Stack OverflowThe most impossible programming/technical behavior
[+21] [13] Shimi Bandiel
[2008-10-07 13:45:50]
[ fun ]

What is the most impossible/irrational/magic behavior you ever encountered and what was the 'simple' rationale behind it?

As an example i give this link to the famous 500-miles problem [1].

[+20] [2008-10-07 13:53:18] Shimi Bandiel

Another impossible problem (although not related to programming)
The Vanilla Ice Cream Problem [1]


Wow, this was pretty awesome. - apandit
This absolutely awsome. I'm going to send it to most of my co-worker. - Remo.D
Wow! Real life is indeed stranger than fiction! - Robert K
This was debunked in, as an urban legend. Pretty neat anyways though - Mario Ortegón didn't actually "debunk" it -- they merely pointed out that the story has changed over the year -- however I never believed it; checkout line times would vary far more than a walk to the back of the store. - James Curran
Yes, I too like that story. I read it, and several other interesting debugging stories in David J. Agans’ book Debugging : the nine indispensable rules for finding even the most elusive software and hardware problems. I highly recommend it; it’s a great read. - Synetech inc.
[+15] [2008-10-07 14:47:59] James Curran

This one was interesting because there was two phases to it : Diagnosing it, and solving it in the field.

I was maintaining a PC based point-of-sale system, which had replaced an embedded system. The PC system had to duplicated all the quirks of the embedded system. One of them was how it used the printer. If the printer was plugged into the PC, turned on and online, whatever went to the screen was also sent to the printer. Now this was on an mid-80's MSDOS PC.

Normally, if a printer went off-line, the text would just be automatically buffered, and printing would resume where it left off when it came back online. Here, however, I was supposed to sense that the printer went offline, and dump the intervening output.

Similarly, if one were to attempt to print to a printer that wasn't connected to the PC, the PC would just lock up, so again, I had to monitor the pin-outs of the printer port, and if the printer suddenly disappeared, I had to stop printing.

After way too much time with printer manuals and PC hardware specs, I figured a plan on which pins I had to watch. The system shipped and all was well.

Until, some sites complained that their system would lock up. They would get two or three characters displayed on the screen and then nothing. The system would be frozen. It sounded just like the "printing to a missing printer" problem, except (a) I had dealt with that problem, and (b) The printer really was there.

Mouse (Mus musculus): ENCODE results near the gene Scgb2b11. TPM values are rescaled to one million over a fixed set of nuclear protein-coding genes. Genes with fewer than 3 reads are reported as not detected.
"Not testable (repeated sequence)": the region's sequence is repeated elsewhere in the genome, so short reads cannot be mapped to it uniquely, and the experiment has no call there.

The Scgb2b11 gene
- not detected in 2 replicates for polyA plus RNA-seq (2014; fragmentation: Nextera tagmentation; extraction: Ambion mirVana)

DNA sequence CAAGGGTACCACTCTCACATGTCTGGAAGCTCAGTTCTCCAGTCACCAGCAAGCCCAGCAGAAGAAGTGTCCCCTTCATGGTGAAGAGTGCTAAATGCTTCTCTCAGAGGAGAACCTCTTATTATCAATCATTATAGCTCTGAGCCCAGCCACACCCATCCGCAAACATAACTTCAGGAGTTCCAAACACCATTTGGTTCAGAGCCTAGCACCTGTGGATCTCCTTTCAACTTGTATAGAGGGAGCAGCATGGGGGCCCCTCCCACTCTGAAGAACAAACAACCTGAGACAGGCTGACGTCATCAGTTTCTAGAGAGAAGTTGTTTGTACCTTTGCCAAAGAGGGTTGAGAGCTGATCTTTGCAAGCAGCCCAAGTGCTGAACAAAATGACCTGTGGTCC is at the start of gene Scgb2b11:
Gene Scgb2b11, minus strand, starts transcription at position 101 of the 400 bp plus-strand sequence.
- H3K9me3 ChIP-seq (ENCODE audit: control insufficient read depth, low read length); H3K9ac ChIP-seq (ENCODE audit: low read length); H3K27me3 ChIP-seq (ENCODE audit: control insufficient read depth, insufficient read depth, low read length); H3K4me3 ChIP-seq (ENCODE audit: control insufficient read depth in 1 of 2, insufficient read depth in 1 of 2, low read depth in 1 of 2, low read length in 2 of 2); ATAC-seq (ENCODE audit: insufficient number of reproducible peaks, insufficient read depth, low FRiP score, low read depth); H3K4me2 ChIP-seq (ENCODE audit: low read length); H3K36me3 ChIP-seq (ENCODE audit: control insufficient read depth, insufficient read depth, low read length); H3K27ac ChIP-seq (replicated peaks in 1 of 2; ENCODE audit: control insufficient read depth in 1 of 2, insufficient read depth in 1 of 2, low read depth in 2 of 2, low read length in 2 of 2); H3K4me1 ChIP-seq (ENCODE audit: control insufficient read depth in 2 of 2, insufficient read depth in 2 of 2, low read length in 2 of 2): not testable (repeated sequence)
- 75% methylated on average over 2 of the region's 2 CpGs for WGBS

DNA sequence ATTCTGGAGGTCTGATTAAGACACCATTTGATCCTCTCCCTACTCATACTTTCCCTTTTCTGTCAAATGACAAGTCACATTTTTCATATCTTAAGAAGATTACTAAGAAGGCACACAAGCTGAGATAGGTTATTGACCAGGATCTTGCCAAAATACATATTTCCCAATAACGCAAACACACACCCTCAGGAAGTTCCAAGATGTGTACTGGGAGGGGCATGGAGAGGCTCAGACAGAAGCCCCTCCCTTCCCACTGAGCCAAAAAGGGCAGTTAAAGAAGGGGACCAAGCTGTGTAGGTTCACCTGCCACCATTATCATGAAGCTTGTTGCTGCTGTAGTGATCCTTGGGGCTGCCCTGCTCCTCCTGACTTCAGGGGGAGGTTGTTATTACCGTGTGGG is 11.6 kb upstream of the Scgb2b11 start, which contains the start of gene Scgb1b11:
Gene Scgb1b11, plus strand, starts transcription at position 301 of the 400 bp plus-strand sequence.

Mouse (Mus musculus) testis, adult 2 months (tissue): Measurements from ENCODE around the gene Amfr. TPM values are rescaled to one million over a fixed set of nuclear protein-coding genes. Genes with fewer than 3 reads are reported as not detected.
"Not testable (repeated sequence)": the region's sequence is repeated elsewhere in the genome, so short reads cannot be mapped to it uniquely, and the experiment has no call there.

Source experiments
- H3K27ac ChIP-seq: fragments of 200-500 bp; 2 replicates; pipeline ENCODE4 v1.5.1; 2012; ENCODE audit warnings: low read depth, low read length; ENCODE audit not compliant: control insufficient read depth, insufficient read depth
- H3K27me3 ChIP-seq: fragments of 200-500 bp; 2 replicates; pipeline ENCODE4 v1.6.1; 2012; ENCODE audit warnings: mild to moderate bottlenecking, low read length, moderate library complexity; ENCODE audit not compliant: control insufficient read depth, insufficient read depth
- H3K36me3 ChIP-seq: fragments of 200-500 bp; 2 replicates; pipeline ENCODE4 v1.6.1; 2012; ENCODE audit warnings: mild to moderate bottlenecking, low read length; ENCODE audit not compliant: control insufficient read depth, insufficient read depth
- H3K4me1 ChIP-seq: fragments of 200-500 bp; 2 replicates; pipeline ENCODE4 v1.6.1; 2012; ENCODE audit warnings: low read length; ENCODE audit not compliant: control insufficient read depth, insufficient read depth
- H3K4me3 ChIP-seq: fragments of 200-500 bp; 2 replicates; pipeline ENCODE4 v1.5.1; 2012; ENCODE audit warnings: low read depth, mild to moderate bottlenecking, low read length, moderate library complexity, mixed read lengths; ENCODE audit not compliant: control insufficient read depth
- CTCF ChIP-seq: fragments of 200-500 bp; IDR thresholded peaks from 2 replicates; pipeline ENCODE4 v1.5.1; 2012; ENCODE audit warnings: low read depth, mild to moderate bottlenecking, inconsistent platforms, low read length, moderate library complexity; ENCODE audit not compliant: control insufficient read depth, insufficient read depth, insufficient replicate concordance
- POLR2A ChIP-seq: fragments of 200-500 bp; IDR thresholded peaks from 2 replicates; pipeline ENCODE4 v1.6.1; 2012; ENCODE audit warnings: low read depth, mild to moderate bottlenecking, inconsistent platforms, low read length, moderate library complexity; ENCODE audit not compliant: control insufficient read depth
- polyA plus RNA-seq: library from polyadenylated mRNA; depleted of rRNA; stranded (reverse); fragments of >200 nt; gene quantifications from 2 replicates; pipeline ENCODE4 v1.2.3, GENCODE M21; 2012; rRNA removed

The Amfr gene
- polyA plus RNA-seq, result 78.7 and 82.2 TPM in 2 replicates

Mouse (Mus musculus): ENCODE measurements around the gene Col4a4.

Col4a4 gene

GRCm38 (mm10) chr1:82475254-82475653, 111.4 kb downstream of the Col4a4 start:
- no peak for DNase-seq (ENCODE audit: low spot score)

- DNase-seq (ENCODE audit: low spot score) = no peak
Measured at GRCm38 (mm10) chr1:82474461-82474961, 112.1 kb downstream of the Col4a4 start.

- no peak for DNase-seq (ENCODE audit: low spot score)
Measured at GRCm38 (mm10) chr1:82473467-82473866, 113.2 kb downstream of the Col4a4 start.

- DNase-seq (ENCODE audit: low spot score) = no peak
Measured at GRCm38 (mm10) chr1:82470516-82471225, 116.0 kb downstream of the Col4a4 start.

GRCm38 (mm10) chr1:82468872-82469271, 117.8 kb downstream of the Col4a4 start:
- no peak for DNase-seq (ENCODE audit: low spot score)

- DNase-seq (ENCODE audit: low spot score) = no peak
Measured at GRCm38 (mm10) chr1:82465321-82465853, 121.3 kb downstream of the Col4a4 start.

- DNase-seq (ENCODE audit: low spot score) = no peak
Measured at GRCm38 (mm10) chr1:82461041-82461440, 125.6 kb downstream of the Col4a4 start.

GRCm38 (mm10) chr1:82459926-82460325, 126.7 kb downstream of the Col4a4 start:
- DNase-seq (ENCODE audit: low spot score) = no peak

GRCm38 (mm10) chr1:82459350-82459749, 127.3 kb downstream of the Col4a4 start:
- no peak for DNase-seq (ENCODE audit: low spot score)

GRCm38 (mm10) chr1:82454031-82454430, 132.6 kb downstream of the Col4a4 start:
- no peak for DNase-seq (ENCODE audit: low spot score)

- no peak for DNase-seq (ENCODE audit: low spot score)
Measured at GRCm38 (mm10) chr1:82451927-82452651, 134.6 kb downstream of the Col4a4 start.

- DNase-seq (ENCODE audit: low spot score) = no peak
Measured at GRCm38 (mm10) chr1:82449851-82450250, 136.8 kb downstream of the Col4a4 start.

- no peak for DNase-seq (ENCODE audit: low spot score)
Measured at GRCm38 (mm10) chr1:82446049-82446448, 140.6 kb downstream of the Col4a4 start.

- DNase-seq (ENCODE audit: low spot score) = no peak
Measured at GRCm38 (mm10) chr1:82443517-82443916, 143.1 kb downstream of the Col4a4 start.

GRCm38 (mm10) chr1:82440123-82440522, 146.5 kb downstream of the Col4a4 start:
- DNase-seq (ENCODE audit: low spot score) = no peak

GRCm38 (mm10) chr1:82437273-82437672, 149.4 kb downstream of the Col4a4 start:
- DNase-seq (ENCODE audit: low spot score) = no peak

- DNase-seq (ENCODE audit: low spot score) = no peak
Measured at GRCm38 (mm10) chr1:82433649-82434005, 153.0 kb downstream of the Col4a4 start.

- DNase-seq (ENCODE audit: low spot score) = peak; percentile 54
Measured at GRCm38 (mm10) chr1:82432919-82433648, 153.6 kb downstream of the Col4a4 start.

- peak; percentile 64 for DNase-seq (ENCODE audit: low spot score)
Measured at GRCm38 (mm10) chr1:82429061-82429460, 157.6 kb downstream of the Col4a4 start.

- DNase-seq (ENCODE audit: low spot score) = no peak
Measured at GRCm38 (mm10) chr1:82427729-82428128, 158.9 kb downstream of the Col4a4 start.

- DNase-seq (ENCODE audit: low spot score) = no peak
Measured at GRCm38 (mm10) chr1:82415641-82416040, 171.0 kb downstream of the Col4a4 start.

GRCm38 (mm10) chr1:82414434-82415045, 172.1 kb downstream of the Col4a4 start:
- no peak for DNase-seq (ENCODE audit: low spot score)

After some time (which include one site sending us their system to test --- problem couldn't be duplicated), I finally stumbled upon the problem -- if the cable was loose, I'd be getting the signal from some pins but not others, the app would get confused and try printing went it couldn't. The simple solution was to just give the plug a good shove to reseat it.

The real problem however was getting people to do that. I'd be doing phone support (naturally because I was the principle developer....). People would describe the problem; I'd say "The printer cable is loose". They --not wanting to reach behind a PC that had been stuffed in some cramped corner, would just glance at the cable an assure me it fine. We would argue a bit more....

Eventually, I hit upon the method to get them it fix the real problem. When I got a call like that, I would first tell them we need to "isolate the problem" and ask them to pull the printer cable off. The PC would immediately unlock. So then we "try the next step" -- plugging the printer back in. They plugged it in firmly -- problem solved.

Nice behavioral workaround. - Brad Gilbert
(2) This reminds me of the whole "switch the ends of the ethernet cable" trick I learned when I did tech support. It does nothing but make sure the customers' ethernet cable is secure. - Jason Baker
[+6] [2008-10-07 14:08:54] Randy

A somewhat programming related one (though not my story):

A Story About 'Magic' [1]


[+6] [2008-10-07 15:37:28] Justsalt

The Story of Mel [1]

Of course, not my own experience, but surely the nec plus ultra of such stories.


[+5] [2008-10-07 14:30:59] Glomek

I was debugging a C program (not written by me) that was intermittently failing by running really slow. It decided whether to look something up in an index or do a full database scan by looking in an AVL tree. Using gdb, I verified that the index in question was entered in the search tree, and I verified that it was not found in the search tree. It turns out that the comparison function used the addresses of nodes, which was okay for reasons that I won't go into, but it did "return node1 - node2", which works as long as the subtraction doesn't overflow. Unfortunately, when the subtraction overflows, you end up with the strange result that a > b and b > c, but c > a.

This was in a huge code base, and it took me weeks to find the problem. To top it all off, once I found the problem, it turned out that it had already been fixed in the latest release of the product.

[+4] [2008-10-07 13:51:15] Rodger Cooley

So far, my problems have all been irrational timelines... ;-)

[+2] [2008-10-07 14:40:40] Kyle Cronin

While working on implementing an extremely naive version of call-with-current-continuation by manually copying the C stack I ran into a problem where it would work some of the time and fail in others. After losing much sanity, I discovered that the process doesn't like it when you try to rewrite your current stack frame. This was evident when attempting to restore a continuation that was deeply nested at a later time with fewer stack frames. The solution was simply to call the function again and again with the same parameters and build up the stack. Once it was large enough you could rewrite the lower portion with a saved stack and longjmp into it.

atom *icont(acont *c, atom *ret) {
    /* ... */
    char tos;

    if (c->respt < &tos)
    	return icont(c, ret);
    /* ... */